Tungchu: Active uprising fold

A series of small hills marks spectacular geomorphic scarps in the Tungchu area between Chihshang and Yuli (Fig. 2, see Fig. 1 for stop location). These scarps are considered as the surface trace of the Chihshang fault at its very northern end. No clear surface breaks of the fault have been observed, although a few pieces of cracks or fractures have been doubted along the scarps. A geodetic network across the scarp and the hill was deployed in recent years. The measurements included leveling, distance-angle measurements, and GPS. The preliminary results show that the hanging wall of the fault (i.e., the small hills) is indeed uprising (Fig. 3). The elevation change across the hill implies an anticlinal fold in the hanging wall as indicated by the topography. However, the eastern limb of the hill appears to be greatly modified by erosion of probably a stream parallel to the fault behind the hill.

Fig. 1

stop location

Figure 2.

Shading relief of 40-m DTM in the Tungchu area. Arrows indicate geomorphic scarp at the foot of the rugged Coastal Range. This scarp is interpreted as the surface trace of the Chihshang fault at its northern end. A leveling route of about 200 m was deployed to measure the elevation change across the scarp. Figure 37 shows the results from the leveling.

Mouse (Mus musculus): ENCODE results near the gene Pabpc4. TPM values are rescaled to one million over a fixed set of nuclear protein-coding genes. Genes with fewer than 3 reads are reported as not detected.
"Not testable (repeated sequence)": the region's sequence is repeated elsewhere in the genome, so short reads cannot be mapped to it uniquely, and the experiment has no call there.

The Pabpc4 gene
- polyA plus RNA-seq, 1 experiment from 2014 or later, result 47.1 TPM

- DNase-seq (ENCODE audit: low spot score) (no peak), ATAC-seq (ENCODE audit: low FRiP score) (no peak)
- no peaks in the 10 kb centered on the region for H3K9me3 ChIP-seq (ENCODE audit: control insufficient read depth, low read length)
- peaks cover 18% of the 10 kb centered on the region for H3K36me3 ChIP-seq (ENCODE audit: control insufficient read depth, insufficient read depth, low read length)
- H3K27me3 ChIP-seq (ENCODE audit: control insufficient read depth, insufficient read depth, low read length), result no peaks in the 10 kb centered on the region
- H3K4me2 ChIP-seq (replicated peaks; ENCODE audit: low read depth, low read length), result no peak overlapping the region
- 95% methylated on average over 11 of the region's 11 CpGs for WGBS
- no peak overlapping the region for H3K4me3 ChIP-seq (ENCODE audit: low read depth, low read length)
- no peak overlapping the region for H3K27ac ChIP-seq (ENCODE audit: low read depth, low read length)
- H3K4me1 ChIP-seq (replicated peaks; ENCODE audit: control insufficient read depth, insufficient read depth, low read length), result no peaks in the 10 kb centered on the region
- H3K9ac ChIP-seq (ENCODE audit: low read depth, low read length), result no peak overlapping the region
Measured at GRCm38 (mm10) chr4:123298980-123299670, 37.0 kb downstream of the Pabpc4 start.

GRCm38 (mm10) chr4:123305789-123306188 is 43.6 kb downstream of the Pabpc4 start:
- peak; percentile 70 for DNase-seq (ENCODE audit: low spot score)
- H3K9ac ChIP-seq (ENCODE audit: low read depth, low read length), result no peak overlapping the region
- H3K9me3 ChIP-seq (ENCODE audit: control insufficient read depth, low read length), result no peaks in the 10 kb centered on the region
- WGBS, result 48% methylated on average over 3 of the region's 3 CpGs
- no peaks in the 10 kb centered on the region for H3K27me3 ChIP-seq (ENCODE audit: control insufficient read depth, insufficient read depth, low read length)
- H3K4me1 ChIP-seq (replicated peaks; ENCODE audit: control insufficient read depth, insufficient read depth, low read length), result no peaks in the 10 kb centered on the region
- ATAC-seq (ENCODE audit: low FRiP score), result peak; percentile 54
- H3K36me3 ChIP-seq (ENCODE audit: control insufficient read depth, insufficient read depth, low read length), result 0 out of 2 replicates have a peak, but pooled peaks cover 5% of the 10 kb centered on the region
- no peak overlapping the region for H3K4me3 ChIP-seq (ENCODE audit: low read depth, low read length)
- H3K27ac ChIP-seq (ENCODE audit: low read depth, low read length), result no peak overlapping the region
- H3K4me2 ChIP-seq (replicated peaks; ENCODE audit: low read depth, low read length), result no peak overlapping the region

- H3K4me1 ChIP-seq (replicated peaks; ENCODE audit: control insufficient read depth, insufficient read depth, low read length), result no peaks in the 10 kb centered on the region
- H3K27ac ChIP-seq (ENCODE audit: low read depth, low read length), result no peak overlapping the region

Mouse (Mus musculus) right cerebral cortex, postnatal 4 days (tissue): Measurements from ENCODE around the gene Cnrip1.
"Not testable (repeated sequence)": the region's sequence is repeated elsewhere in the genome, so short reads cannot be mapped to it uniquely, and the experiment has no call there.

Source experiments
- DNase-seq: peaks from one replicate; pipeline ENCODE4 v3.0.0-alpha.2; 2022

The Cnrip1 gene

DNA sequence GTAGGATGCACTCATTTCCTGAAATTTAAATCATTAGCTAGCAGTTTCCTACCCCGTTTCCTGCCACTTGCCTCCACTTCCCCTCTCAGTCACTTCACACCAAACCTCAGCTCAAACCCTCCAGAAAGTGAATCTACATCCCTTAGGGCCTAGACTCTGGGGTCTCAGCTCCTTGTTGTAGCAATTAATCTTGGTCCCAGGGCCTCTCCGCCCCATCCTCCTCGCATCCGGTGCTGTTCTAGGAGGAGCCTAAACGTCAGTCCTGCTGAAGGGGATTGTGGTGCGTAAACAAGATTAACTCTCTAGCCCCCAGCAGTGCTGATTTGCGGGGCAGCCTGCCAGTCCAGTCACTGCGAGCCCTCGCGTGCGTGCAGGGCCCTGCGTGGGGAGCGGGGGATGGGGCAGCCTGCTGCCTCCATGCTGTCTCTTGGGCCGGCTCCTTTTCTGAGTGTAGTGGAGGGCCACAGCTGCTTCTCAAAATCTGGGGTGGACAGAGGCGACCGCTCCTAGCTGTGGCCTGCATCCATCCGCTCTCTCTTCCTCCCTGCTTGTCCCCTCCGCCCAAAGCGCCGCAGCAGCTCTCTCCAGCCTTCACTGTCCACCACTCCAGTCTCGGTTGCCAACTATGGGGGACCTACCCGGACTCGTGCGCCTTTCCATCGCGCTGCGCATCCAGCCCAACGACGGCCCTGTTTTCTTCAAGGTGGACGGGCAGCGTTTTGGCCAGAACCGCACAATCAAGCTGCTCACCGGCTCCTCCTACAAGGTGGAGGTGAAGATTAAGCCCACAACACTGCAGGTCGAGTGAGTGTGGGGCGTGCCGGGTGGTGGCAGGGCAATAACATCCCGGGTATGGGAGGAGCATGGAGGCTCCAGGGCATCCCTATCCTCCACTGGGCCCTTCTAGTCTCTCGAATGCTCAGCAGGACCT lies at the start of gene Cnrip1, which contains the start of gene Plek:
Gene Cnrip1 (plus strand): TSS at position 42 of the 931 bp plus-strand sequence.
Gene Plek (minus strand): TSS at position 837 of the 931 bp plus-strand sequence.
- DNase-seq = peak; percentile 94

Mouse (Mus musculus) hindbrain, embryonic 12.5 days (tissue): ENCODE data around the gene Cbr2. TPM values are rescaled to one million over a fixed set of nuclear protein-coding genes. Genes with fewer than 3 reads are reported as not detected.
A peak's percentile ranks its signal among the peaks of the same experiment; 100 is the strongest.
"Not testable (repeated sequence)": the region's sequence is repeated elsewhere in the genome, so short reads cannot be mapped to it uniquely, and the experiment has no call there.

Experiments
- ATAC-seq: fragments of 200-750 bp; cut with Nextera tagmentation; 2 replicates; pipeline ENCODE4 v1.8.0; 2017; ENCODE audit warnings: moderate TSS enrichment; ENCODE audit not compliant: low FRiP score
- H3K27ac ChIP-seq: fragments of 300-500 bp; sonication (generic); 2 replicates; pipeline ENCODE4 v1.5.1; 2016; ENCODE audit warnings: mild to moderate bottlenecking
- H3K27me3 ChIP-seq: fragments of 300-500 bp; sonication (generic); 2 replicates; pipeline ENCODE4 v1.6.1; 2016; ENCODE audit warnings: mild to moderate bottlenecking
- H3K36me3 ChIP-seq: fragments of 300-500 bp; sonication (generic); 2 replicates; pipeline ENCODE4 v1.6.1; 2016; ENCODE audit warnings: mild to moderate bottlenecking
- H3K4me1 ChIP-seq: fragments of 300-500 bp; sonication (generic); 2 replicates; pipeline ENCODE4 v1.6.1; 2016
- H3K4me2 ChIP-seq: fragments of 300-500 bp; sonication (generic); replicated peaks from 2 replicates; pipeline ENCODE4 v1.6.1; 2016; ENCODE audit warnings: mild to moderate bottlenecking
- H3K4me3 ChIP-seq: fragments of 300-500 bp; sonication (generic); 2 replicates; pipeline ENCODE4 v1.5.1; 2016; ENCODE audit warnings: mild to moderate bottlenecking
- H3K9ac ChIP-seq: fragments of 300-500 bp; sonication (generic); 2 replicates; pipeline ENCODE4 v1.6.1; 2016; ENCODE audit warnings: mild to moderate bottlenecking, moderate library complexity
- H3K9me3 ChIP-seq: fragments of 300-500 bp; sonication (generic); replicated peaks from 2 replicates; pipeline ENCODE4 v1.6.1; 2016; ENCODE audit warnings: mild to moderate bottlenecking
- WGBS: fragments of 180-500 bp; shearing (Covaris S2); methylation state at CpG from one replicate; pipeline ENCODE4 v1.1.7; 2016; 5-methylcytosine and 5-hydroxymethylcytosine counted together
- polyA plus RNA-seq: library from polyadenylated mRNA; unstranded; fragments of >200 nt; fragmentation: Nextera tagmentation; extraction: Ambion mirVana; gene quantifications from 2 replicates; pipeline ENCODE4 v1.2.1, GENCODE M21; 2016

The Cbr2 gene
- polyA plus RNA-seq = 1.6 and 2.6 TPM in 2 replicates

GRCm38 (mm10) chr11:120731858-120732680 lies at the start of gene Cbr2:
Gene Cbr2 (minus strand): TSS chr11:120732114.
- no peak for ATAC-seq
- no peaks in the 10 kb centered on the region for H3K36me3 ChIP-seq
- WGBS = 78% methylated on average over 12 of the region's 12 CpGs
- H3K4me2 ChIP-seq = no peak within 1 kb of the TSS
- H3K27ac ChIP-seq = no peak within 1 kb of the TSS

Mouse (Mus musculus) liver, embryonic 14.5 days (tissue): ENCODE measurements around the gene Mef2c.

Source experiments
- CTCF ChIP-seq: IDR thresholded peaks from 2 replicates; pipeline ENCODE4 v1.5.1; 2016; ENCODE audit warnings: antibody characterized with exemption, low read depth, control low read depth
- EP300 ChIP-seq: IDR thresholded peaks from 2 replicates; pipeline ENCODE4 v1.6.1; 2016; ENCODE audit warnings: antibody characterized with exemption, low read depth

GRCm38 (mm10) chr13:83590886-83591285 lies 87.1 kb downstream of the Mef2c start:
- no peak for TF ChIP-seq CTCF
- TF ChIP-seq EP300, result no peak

Figure 3.

Topographic profile (a) and results of leveling (b) and (c) across the fault scarp in the Tungchu area. Note that the distances between the benchmarks are in approximation. The result of figure (b) shows the elevation change after 2003 M 6.5 Chengkung earthquake in the western limb of the hills, indicating a clear increase of uplift toward the hanging wall. A more long leveling route across the hill (c) shows that the eastern limb of the hill probably corresponds to erosion effect instead of fault motion (compared to Figs. a and c).